applies in this document.  In addition, when an MPLS PM Query request
   is received, with the Control Code of the MPLS-PM Query set to "Out-
   of-band Response Requested" with a Return address TLV and Return UDP
   TLV is present, then the Responder SHOULD use that IP address and UDP
   port to send MPLS-PM response back to Querier.

   If an Out-of-band response is requested and either the Return Address
   TLV or the Return UDP port TLV is missing, the Query SHOULD be
   dropped in the case of unidirectional LSP.  If either of these TLVs
   is missing on a bidirectional LSP, the control code of Response
   packet should set to "Invalid Message" and the response SHOULD be
   sent over the reverse LSP.  In either case the receipt of such a mal-
   formed request SHOULD be notified to the operator through the
   management system, taking the normal precautions with respect to the
   prevention of overload of the error reporting system.

4.3.  Sending an MPLS-PM Response

   As specified in [RFC6374] the MPLS PM Response packet can be sent
   over either the reverse MPLS LSP for a bidirectional LSP or over an
   IP path.  It MUST NOT be sent other than in response to an MPLS PM
   Query Packet.

   When the requested return path is an IP forwarding path and this
   method is in use, the destination IP address and UDP port SHOULD be
   copied from the Return Address TLV and the Return UDP TLV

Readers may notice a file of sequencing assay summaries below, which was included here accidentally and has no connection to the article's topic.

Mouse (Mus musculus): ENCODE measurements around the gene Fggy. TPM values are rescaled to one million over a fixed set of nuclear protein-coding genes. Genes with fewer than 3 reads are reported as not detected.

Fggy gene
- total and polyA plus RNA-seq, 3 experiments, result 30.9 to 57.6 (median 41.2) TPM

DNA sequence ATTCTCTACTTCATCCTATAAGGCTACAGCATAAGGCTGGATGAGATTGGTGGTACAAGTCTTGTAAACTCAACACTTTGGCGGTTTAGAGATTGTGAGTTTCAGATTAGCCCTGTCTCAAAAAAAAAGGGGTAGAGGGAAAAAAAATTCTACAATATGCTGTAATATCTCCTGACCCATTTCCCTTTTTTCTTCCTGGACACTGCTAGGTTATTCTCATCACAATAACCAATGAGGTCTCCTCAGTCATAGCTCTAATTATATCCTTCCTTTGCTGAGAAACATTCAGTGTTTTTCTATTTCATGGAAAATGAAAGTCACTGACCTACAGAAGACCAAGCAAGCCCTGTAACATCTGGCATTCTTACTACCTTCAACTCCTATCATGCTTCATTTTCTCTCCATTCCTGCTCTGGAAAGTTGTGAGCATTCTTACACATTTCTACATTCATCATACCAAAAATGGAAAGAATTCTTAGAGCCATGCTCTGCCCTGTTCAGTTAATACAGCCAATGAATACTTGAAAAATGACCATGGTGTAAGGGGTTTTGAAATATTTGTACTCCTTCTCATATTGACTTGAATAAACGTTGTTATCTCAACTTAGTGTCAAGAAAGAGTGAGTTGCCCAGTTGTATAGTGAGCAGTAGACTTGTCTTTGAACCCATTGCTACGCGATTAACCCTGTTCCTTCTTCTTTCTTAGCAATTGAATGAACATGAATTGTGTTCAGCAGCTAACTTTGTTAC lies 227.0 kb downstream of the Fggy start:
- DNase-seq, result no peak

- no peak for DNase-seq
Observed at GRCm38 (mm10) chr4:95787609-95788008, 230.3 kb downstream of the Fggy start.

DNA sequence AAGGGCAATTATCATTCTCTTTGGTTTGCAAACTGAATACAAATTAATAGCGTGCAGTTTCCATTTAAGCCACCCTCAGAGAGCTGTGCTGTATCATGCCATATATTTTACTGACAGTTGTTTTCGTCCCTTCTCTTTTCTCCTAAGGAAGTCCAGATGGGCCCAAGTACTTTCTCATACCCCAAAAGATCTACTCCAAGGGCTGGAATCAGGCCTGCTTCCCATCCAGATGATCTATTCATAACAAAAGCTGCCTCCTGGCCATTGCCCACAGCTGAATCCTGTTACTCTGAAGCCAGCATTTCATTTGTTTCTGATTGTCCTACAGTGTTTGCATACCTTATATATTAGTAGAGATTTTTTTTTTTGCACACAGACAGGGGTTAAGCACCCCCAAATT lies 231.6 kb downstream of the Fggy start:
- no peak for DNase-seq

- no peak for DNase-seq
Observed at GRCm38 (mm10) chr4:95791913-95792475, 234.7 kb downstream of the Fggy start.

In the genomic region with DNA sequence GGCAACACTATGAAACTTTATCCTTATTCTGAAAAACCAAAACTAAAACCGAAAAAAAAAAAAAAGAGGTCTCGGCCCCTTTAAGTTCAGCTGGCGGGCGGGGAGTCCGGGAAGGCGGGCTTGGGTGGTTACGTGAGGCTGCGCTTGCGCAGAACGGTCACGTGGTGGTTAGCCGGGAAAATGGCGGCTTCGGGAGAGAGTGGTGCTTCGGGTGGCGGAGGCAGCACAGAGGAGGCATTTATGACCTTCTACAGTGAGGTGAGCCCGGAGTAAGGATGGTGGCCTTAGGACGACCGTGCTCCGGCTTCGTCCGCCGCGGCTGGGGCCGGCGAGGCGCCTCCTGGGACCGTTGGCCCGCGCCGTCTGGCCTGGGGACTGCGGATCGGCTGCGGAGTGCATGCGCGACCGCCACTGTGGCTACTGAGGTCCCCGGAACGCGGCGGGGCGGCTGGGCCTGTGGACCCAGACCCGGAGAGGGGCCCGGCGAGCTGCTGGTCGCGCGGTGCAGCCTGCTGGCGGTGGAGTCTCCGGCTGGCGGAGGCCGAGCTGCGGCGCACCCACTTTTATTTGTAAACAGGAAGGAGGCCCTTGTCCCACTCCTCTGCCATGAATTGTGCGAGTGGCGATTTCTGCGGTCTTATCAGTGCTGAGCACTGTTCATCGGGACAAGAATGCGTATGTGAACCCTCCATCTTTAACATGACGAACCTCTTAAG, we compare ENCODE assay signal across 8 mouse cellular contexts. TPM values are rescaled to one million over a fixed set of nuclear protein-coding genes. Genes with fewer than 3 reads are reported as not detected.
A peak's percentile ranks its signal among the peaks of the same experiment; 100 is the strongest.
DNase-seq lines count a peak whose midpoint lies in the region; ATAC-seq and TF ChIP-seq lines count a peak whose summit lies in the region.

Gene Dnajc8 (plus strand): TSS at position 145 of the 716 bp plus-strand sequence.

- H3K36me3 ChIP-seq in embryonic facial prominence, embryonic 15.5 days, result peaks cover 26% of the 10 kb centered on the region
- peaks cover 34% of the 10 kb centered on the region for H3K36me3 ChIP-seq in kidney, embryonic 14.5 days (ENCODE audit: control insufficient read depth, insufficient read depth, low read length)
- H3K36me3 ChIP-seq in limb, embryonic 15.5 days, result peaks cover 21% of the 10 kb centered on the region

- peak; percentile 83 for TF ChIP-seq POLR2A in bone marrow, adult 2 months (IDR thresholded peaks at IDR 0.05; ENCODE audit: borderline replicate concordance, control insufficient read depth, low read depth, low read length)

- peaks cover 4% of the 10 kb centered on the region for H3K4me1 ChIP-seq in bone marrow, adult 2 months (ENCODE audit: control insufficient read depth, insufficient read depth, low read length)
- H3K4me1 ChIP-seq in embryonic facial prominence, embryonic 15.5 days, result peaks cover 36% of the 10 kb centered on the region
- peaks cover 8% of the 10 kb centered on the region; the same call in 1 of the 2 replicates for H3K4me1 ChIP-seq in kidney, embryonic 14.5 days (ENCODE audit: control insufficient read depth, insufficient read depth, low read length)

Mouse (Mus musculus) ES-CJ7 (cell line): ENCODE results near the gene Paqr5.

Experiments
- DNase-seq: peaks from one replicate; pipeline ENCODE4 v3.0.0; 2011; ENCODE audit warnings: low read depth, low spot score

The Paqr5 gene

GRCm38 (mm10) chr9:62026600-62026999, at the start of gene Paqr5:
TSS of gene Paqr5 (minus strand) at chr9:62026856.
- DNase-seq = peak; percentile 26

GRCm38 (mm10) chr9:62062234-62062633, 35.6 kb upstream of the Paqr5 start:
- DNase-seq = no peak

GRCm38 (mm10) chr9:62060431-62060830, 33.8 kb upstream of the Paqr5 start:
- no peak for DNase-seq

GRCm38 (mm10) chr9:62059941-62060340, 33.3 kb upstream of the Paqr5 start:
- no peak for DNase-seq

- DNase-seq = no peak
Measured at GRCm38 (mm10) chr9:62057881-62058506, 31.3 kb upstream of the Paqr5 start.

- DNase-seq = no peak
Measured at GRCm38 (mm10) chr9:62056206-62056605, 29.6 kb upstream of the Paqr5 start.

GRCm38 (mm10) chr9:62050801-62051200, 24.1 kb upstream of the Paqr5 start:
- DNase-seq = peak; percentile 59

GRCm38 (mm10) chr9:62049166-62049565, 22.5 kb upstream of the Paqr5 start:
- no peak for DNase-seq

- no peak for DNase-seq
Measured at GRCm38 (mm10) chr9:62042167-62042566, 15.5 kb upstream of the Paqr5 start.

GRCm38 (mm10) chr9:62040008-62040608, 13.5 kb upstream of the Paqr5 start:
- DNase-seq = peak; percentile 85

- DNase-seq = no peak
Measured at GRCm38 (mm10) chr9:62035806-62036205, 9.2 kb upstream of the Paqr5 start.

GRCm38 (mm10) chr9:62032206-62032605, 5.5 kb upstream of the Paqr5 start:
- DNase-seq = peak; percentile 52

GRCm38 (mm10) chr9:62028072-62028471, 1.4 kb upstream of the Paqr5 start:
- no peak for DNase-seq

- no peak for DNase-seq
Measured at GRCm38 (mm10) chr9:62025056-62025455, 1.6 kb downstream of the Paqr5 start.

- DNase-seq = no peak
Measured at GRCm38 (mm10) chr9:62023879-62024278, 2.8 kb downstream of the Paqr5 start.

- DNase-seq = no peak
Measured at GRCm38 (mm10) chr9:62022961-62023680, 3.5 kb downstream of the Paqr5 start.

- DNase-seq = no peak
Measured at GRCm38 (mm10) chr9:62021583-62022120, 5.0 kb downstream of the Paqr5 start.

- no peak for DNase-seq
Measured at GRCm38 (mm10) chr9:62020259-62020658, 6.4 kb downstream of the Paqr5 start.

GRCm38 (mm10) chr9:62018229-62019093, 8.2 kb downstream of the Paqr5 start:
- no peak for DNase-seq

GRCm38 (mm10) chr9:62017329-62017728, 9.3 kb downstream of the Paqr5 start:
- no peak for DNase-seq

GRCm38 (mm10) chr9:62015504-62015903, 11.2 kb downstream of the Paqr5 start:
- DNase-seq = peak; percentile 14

respectively.  The source IP address and the source UDP port of
   Response packet is left to discretion of the Responder subject to the
   normal management and security considerations.  The packet format for
   the PM response after the UDP header is as specified in [RFC6374].
   As shown in Figure 1 the Associate Channel Header (ACH) [RFC5586] is
   not incuded.  The information provided by the ACH is not needed since
   the correct binding between the Querry and Response messages is
   achived though the UDP Port and the Session Indentifier contained in
   the RFC6374 message.










Bryant, et al.           Expires October 9, 2014                [Page 4]


Internet-Draft             MPLS PM UDP Return                 April 2014


       +----------------------------------------------------------+
       |  IP Header                                               |
       .    Source Address = Responders IP Address                |
       .    Destination Addess = Return Address TLV.Address       |
       .    Protocol = UDP                                        .
       .                                                          .
       +----------------------------------------------------------+
       | UDP Header                                               |
       .   Source Port = As chosen by Responder                   .
       .   Destination Port = Return UDP Port TLV.UDP Dest Port   .
       .                                                          .
       +----------------------------------------------------------+
       | Message as specified in RFC6374                          |
       .                                                          .
       +----------------------------------------------------------+


                     Figure 1: Response packet Format

   If the return path is IP path, only one-way delay or one-way loss
   measurement can be carried out.  In this case timestamps 3 and 4 MUST
   be zero as specified in [RFC6374].

4.4.  Receiving an MPLS-PM Response

   If the response was received over UDP/IP and an out-of-band response
   was expected, the Response message SHOULD be directed to the